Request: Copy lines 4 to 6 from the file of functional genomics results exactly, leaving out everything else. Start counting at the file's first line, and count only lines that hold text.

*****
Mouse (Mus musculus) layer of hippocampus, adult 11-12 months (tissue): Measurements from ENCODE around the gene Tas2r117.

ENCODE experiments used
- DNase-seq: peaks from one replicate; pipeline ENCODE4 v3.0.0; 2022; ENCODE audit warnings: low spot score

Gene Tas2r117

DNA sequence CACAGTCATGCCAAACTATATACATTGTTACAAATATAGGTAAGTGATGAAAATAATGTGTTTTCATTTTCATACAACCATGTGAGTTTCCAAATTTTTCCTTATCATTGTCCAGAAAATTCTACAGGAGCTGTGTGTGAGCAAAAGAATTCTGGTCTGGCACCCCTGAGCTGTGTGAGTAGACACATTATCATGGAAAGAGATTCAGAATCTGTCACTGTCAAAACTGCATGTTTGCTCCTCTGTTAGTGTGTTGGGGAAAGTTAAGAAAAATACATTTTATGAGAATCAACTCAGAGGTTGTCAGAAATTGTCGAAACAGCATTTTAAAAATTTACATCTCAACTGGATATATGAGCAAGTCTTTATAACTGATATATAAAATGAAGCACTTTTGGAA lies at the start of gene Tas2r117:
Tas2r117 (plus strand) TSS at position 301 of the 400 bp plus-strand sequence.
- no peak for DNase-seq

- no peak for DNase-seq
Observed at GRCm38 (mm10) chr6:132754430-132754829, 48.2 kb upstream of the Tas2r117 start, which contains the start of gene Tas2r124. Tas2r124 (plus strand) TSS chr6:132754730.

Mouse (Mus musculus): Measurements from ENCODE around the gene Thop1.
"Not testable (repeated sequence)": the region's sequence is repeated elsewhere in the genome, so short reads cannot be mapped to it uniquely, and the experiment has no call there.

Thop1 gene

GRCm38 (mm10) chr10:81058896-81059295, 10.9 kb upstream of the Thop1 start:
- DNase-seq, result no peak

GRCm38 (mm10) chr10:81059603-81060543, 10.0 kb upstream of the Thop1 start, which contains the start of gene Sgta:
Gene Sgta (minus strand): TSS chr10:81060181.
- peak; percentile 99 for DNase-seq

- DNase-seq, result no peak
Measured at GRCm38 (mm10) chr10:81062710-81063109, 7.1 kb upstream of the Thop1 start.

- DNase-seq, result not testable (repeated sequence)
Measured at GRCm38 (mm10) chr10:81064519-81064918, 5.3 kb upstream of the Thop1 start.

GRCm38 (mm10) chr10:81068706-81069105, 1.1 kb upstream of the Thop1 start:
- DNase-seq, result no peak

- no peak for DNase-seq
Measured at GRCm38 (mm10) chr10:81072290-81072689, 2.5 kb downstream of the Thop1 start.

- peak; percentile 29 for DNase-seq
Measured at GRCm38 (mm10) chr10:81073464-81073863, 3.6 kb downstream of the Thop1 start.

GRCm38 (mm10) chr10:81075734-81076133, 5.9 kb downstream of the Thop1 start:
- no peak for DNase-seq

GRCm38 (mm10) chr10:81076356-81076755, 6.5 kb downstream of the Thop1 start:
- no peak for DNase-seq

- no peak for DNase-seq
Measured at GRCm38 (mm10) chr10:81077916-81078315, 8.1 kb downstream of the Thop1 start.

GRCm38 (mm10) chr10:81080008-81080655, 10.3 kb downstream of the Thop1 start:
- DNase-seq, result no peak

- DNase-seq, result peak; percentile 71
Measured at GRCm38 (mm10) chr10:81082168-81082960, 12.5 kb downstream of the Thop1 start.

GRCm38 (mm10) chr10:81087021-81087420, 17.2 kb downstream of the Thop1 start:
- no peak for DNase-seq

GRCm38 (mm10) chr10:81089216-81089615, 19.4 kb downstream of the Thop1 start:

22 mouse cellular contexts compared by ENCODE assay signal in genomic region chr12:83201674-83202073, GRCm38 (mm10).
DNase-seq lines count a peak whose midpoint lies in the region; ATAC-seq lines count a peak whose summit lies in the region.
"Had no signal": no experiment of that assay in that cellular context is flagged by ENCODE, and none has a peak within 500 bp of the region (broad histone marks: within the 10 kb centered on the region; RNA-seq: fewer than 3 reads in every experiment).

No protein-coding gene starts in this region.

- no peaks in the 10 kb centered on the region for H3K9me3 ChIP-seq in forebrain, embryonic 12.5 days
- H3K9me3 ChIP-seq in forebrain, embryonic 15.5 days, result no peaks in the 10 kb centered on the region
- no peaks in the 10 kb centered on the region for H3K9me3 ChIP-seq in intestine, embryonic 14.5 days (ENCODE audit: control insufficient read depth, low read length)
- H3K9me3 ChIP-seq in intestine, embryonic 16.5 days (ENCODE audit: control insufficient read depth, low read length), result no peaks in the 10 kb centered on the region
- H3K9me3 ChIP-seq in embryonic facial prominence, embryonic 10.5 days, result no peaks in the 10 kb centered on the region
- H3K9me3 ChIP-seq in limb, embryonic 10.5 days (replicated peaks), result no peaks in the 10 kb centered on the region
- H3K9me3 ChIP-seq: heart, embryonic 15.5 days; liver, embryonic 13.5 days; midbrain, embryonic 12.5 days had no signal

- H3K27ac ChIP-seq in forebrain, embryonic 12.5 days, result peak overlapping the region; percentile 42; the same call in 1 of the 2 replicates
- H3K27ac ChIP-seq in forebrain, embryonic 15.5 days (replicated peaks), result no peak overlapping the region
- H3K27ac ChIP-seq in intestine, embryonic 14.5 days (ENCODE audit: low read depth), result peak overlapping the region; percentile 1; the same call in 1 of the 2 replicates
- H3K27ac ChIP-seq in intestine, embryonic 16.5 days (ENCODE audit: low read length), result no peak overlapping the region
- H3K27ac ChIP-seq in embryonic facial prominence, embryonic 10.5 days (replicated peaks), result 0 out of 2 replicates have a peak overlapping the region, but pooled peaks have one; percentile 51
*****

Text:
Gene Tas2r117

DNA sequence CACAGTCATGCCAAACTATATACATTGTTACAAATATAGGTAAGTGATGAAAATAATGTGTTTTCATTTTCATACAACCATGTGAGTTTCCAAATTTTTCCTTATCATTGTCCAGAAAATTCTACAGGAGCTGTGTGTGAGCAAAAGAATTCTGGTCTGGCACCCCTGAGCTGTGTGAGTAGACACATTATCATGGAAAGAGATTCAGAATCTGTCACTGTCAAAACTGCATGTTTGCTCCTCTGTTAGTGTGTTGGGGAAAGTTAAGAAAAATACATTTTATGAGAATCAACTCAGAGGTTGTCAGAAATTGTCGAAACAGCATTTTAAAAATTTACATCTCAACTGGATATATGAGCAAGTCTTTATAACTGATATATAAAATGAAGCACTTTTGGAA lies at the start of gene Tas2r117:
Tas2r117 (plus strand) TSS at position 301 of the 400 bp plus-strand sequence.